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VIDEO: Three things you need to know to raise money in Silicon Valley

 

Raising money is hard. And it’s even harder if you’re an entrepreneur from outside the Bay Area.

Entrepreneurs from outside of Silicon Valley often struggle to raise money here. There’s issues with culture and style, differences in expectations, as well as our emphasis on growth over monetization. I’m reminded of this every time I travel and meet startups. Earlier this year in Paris, my girlfriend Brianne (at Zendesk!) and I gave a talk that touched on many of these issues. We recorded the session and wanted to share it with you.

The video has a variety of topics, including:

  • How the startup ecosystems are different in SF and in Sydney (and Paris!) (2:30)
  • An alternative to influencer marketing, for startups (5:09)
  • A different way to think about your competition (7:02)
  • Customer service as a competitive advantage (9:25)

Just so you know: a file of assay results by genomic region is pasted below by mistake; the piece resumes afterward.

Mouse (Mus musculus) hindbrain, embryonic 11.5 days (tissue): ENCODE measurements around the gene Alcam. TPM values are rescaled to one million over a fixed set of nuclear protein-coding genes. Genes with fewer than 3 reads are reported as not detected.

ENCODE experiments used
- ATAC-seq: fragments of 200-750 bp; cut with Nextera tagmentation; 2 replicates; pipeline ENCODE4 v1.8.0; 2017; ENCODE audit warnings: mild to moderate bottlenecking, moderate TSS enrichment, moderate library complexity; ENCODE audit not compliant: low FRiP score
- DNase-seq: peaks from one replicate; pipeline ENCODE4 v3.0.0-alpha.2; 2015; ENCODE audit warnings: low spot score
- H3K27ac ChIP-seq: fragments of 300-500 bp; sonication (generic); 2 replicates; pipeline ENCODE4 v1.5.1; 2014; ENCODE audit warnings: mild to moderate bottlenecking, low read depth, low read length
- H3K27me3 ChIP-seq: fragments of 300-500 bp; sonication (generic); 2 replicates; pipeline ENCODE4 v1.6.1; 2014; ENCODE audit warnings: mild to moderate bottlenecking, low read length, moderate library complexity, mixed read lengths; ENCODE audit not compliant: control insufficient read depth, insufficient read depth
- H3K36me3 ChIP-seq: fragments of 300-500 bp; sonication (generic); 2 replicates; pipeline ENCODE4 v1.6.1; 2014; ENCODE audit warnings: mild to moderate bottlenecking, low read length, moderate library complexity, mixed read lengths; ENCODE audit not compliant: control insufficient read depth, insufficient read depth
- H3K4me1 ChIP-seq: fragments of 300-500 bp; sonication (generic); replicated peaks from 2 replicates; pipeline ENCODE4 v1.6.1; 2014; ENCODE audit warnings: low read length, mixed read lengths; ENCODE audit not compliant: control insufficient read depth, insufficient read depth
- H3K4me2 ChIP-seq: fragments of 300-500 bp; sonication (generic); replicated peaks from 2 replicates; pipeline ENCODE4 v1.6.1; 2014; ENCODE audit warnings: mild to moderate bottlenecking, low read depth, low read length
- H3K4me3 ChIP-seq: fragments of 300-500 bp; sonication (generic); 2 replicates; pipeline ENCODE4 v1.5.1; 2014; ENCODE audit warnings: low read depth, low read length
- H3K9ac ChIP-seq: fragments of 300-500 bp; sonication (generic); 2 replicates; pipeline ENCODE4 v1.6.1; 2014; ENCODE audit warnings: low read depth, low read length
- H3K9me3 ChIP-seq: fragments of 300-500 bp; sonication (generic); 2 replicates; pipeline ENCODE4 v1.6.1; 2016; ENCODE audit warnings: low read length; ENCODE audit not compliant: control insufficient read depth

• Why ecosystem matters, and why the Bay Area is cushier than most people think (12:50)
  • Why you should look for failed experiences if you’re hiring or interviewing (14:56)
  • Insights on Uber’s “give / get” program (18:17)
  • Breaking into VC as a teenager (19:02)
  • Advice for starting your own blog or thought platform (26:27)
  • Biggest fiascos working in growth and the downsides to being “too good” at acquisition (29:20)
  • The 4 -5 stages to building a great growth team, and what profiles to look for (33:13)
  • Does the rise of “growth” mean that “marketing” is dying, and should we expect to see the end of the CMO? (36:18)
  • Why you need “growth” when you work in a company with a million-dollar acquisition budget? (39:39)

Here’s a direct link to the video.

For those who are too busy/lazy to watch the video, I want to deep dive on a particular topic: The challenges of entrepreneurs from outside the Bay Area who are pitching investors here.

1. Your company right now doesn’t matter as much as your company’s trajectory.